Courtney's Story

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She was having a seizure—a serious one​

On Halloween night in 2005, Courtney McGrath was a healthy second grader running around her neighborhood dressed as a cheerleader. As she, along with her twin brother and parents, were getting ready to go trick or treating, her left arm became numb and tingly. The sensation spread up to her mouth and down through her leg, reaching into her toes until her entire left side was numb. Lasting for roughly fifteen minutes, Courtney would later find out that she was having a seizure—a serious one.

The next morning, Courtney’s parents took her to Seattle Children’s Hospital to undergo diagnostic testing including numerous blood draws, a magnetic resonance imaging (MRI) scan and a computed tomography (CT) scan of her brain. “My family felt apprehensive and frightened... Because I was so young, I didn't really have any idea what was going on. I was scared because I didn't know what it all meant,” said Courtney. The images detailed her diagnosis: An arteriovenous malformation (AVM).

Dr. Laligam Sekhar, UW professor and vice-chair of the Department of Neurological Surgery, described the AVM as “a tangle of abnormal blood vessels connecting arteries and veins in the brain”. The brain is composed of an intricate design of arteries—which are responsible for taking oxygen-rich blood from the heart to the brain—and veins, which carry the oxygen-depleted blood back to the lungs and heart. An AVM disrupts this flow of blood, and was responsible for causing miscommunication on the right side of Courtney’s brain.

With the help of Dr. Basavaraj Ghodke, UW director of Interventional Neuroradiology, Courtney received five endovascular embolizations – a treatment technique that involves the injection of a liquid adhesive material, called Onyx, into the AVM in order to block out portions of it. After blood flow was reduced through the AVM, Courtney was told that brain surgery would be the best treatment option to prevent future complications including more seizures, brain damage or a stroke.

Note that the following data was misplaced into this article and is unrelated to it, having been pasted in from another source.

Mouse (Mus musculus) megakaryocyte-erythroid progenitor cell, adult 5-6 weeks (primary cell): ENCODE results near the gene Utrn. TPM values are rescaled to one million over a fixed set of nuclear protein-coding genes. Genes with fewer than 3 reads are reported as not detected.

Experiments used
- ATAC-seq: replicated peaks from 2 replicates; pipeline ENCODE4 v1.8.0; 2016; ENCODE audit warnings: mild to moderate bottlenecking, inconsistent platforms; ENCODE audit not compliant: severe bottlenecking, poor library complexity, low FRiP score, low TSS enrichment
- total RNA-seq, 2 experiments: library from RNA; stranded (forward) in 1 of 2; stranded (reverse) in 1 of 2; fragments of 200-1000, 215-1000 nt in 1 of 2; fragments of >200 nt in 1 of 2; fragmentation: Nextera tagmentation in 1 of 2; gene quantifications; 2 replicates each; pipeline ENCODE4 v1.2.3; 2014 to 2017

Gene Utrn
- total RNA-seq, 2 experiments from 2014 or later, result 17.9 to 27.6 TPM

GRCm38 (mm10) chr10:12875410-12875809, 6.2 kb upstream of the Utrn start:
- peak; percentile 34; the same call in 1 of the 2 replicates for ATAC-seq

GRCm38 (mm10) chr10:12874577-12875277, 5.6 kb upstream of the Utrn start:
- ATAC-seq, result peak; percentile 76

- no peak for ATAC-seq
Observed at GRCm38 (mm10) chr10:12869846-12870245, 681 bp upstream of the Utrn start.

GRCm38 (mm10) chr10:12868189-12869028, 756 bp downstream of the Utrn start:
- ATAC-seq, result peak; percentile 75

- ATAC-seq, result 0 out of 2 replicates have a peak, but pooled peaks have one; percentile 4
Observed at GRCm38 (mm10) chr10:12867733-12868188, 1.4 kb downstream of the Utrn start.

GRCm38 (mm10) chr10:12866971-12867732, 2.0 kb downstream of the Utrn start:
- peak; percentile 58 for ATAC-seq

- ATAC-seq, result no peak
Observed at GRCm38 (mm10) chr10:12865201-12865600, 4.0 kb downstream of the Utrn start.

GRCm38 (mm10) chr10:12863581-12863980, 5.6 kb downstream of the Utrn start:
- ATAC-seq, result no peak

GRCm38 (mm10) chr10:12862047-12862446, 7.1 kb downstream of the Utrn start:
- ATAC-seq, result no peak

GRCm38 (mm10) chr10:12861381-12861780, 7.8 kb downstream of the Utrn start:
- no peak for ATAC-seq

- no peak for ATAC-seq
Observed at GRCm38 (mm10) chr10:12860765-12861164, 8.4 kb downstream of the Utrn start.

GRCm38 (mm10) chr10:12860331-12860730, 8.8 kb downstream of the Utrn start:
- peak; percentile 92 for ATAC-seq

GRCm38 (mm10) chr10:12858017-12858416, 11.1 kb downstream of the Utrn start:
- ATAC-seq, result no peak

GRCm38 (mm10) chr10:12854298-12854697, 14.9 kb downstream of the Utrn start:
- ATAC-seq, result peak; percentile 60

"He saved my life, and if it wasn't for him, I wouldn't be where I am today”​

On December 19, 2005, Dr. Sekhar performed a 16-hour surgery at Harborview Medical Center to correct the tangle of blood vessels in Courtney’s brain. “He [Dr. Sekhar] prayed for me with my mom and dad before I went in for surgery. He took great care and concern for me because I was so young. He saved my life, and if it wasn't for him, I wouldn't be where I am today,” said Courtney.

“This operation is among the longest which I have done for AVMs. We had a lot of bleeding from the AVM towards the end of the surgery. We did an angiogram [X-ray photograph of blood vessels] during the surgery, which showed us that we had a small piece of AVM left behind. I went back in to remove it, and all of the bleeding stopped. I felt that the prayer gave me and my team special strength to keep going and finish our task successfully. The AVM was removed and Courtney was totally cured,” Dr. Sekhar said.

Before surgery Courtney was involved in dance, basketball and cheer, but the lasting effects of the removed AVM caused her left side to be much weaker than her right. It remained challenging to use her right arm and hand without assistance, so she continued her path to recovery through neuro-rehabilitation and physical therapy until she was in 8th grade.

She tried out for the cheer team and overcame her biggest fear of getting out in front of people.​

The limitations that she felt due to her left-side weakness challenged her confidence. “I had a hard time dealing with no longer being normal and doing what I loved” said Courtney.

But, this didn’t stop her. During her junior year in high school, Courtney decided not to let anything get in her way. She tried out for the cheer team and overcame her biggest fear of getting out in front of people. She made the cheer team and pushed past any weakness she once felt to tackle another sport: Barrel racing. She has ridden and shown horses for over 5 years, and has discovered a passion for competitively racing horses.

With a note of deep gratitude to Dr. Sekhar, Courtney graduated from high school in June of this year. She has plans to attend Everett Community College for one to two years with hopes to transfer to Central Washington University to major in Occupational or Speech Therapy. She also intends to join the equestrian and rodeo sports club. Although the journey hasn’t been easy, Courtney continues to push and strive to reach her dream to one day be in the rodeo.